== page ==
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Voice from the past: Civil War veteran with two names, unique history finally gets a tombstone

By Brian Knox | Published Saturday, April 13, 2019
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Local genealogist Patti Gillespie believes the dead have stories to tell.

NEVER TOO LATE – Wise County Genealogical Society Vice President Carol Donovan cleans off the tombstone of a member of the Arthur family buried at Oaklawn Cemetery in Decatur. Messenger photo by Brian Knox

She recently discovered the story of an African-American Civil War soldier buried at Oaklawn Cemetery in Decatur with no tombstone.

This Sunday, more than 90 years after his death, Charles Arthur of Decatur will receive his long-delayed headstone and the honor befitting a veteran.

His story, which ended in Wise County, began more than 170 years ago in Ohio, and also two years ago in a local records building.

Gillespie, who is president of the Wise County Genealogical Society, has spent much of the past two years researching Arthur’s story. For her, the story began with a random records discovery at the county clerk’s office.

“I’d been in there 100 times, and all of a sudden, I looked over there and there were these two books that I’d never seen before, and they drew me to them like a magnet,” she said.

As she was flipping through the pages, her attention was drawn to a man with two names, or an “AKA,” as she called it.

William Eckler, also known as Charles Arthur.

Charles Arthur will have a tombstone noting his service to the Union Army during the Civil War dedicated at a ceremony Sunday at the cemetery.

“I think it was kind of a ‘God thing,'” Gillespie said of the discovery.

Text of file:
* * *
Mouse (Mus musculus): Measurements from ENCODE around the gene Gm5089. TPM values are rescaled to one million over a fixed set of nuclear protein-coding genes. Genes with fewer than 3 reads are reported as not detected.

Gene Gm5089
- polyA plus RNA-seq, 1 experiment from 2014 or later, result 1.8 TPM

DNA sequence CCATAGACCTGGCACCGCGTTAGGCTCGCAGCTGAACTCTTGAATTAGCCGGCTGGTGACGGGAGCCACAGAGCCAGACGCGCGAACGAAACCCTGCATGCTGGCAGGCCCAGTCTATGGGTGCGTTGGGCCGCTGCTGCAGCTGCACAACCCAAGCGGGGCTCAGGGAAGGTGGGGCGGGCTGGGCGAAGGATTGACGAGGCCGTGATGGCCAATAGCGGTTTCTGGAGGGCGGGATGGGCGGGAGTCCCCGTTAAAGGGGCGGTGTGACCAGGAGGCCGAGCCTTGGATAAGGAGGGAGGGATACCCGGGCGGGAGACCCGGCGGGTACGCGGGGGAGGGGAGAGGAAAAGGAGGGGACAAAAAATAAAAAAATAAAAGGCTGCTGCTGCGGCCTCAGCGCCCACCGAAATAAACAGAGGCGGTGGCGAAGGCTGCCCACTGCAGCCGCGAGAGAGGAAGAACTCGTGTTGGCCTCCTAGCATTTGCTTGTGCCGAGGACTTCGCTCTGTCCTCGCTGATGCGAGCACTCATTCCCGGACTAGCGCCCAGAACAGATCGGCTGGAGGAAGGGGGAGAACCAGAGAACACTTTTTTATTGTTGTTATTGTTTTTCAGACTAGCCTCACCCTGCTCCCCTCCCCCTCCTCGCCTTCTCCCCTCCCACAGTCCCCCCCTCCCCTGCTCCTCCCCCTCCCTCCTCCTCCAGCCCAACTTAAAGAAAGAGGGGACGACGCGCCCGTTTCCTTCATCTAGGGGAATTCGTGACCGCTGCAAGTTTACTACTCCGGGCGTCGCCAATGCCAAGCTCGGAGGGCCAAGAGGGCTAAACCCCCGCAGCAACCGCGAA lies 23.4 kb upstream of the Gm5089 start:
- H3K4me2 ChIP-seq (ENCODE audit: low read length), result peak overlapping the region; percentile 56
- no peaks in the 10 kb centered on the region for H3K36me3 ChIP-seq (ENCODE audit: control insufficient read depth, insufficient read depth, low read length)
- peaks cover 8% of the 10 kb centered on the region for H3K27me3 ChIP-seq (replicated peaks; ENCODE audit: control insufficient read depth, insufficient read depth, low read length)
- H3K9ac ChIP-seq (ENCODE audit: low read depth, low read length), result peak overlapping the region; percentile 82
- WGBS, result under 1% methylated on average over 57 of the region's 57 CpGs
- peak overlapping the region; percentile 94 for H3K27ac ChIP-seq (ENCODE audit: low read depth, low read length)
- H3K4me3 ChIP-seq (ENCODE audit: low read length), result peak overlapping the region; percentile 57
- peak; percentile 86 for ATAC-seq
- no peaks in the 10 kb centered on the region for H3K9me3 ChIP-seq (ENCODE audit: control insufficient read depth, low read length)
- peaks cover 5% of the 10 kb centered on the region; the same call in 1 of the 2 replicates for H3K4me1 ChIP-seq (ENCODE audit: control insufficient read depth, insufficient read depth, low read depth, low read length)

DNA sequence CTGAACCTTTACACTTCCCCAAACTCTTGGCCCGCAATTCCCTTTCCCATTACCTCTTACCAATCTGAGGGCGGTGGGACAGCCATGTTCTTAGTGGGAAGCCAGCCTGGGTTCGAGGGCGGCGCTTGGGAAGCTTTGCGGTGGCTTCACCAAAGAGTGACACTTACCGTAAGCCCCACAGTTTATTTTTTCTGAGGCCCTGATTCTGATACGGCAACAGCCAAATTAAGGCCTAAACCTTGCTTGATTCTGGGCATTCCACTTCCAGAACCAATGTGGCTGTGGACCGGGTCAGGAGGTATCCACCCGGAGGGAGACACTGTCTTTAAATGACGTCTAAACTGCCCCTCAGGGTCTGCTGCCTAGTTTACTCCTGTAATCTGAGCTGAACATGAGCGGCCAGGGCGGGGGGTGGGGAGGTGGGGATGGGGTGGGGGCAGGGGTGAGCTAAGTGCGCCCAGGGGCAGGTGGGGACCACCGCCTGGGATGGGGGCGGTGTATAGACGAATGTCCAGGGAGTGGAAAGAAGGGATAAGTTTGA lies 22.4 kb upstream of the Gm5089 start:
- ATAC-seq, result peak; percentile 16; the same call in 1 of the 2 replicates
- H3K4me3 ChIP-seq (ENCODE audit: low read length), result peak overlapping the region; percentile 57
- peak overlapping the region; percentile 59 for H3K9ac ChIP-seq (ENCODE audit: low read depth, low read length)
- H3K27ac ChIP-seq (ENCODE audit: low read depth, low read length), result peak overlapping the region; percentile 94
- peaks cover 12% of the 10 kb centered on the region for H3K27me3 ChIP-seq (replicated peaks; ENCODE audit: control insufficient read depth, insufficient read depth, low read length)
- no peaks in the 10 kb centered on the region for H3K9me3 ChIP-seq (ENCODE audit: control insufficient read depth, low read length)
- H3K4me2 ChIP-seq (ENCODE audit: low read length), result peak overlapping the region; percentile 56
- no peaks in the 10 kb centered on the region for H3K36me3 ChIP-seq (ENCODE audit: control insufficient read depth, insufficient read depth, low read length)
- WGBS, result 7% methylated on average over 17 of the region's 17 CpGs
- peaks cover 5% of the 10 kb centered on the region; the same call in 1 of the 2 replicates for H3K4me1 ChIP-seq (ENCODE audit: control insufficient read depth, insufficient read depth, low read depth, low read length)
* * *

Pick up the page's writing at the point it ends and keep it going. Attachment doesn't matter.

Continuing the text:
Through census records, death certificates, pension files, old newspaper articles and other sources, Gillespie was able to piece together the story of Eckler, who later changed his name to Arthur.

Eckler was born a free man in Brown County, Ohio, possibly in 1847, although the government would later set his birth date at April 16, 1846. Not much is known about his parents, who were likely born in Tennessee and died when he was a young child.

At the age of 17, he enlisted as a private in Company K, United States Colored Infantry and stayed with the unit until the end of the Civil War. Because he didn’t have much family to go back home to in Ohio, Eckler stayed in the Army and was attached to the 10th Cavalry.

He moved from fort to fort in Texas, fighting Indians rather than Confederate forces. Records indicate he spent time stationed at Fort Richardson in nearby Jacksboro, which is likely what brought him to this area.

By 1873, Eckler was living in Decatur, only by that time, he was known as Charles Arthur.

Why he changed his name remains a mystery. Nowhere in the 347 pages of his pension file – which included an extensive amount of documentation to prove that the two names actually belonged to the same man – does Arthur give a reason for the name change.

“I’m sure it was something awful,” said Gillespie of the possible reason for the name change. “I just tend to think there was a lot of violence in those days for black men, whether they were veterans or free or not. Who knows what he went through? But whatever he did, he didn’t let on.”

While in Decatur, he met Bettie – a former house slave who later worked for a woman named Julia who married into the Halsell family.

The Arthurs’ marriage is believed to be the first between African-Americans in Wise County, but the records proving that perished in a courthouse fire.